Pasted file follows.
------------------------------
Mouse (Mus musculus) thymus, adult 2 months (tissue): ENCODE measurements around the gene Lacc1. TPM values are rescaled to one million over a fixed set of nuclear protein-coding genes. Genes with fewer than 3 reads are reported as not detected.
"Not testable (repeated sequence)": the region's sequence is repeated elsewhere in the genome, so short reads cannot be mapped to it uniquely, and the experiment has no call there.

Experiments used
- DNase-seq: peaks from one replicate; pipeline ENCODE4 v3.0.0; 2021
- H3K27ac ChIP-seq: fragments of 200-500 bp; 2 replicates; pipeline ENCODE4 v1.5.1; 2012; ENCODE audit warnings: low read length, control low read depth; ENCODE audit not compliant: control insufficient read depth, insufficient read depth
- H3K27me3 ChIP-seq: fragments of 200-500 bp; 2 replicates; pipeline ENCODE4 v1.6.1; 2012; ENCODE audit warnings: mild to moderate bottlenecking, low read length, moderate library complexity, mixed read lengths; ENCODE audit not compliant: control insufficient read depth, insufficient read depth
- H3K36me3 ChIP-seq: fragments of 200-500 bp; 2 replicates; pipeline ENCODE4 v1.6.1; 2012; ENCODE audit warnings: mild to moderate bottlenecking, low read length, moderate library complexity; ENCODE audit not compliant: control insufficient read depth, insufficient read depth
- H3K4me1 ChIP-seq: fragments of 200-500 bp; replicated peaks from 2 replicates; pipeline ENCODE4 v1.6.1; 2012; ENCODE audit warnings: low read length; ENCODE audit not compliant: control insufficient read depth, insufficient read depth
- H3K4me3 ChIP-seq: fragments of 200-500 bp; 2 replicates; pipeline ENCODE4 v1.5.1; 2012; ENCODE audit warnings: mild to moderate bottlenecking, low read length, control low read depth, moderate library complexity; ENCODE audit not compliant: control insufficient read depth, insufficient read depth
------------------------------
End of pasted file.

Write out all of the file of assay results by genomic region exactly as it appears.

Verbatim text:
Mouse (Mus musculus) thymus, adult 2 months (tissue): ENCODE measurements around the gene Lacc1. TPM values are rescaled to one million over a fixed set of nuclear protein-coding genes. Genes with fewer than 3 reads are reported as not detected.
"Not testable (repeated sequence)": the region's sequence is repeated elsewhere in the genome, so short reads cannot be mapped to it uniquely, and the experiment has no call there.

Experiments used
- DNase-seq: peaks from one replicate; pipeline ENCODE4 v3.0.0; 2021
- H3K27ac ChIP-seq: fragments of 200-500 bp; 2 replicates; pipeline ENCODE4 v1.5.1; 2012; ENCODE audit warnings: low read length, control low read depth; ENCODE audit not compliant: control insufficient read depth, insufficient read depth
- H3K27me3 ChIP-seq: fragments of 200-500 bp; 2 replicates; pipeline ENCODE4 v1.6.1; 2012; ENCODE audit warnings: mild to moderate bottlenecking, low read length, moderate library complexity, mixed read lengths; ENCODE audit not compliant: control insufficient read depth, insufficient read depth
- H3K36me3 ChIP-seq: fragments of 200-500 bp; 2 replicates; pipeline ENCODE4 v1.6.1; 2012; ENCODE audit warnings: mild to moderate bottlenecking, low read length, moderate library complexity; ENCODE audit not compliant: control insufficient read depth, insufficient read depth
- H3K4me1 ChIP-seq: fragments of 200-500 bp; replicated peaks from 2 replicates; pipeline ENCODE4 v1.6.1; 2012; ENCODE audit warnings: low read length; ENCODE audit not compliant: control insufficient read depth, insufficient read depth
- H3K4me3 ChIP-seq: fragments of 200-500 bp; 2 replicates; pipeline ENCODE4 v1.5.1; 2012; ENCODE audit warnings: mild to moderate bottlenecking, low read length, control low read depth, moderate library complexity; ENCODE audit not compliant: control insufficient read depth, insufficient read depth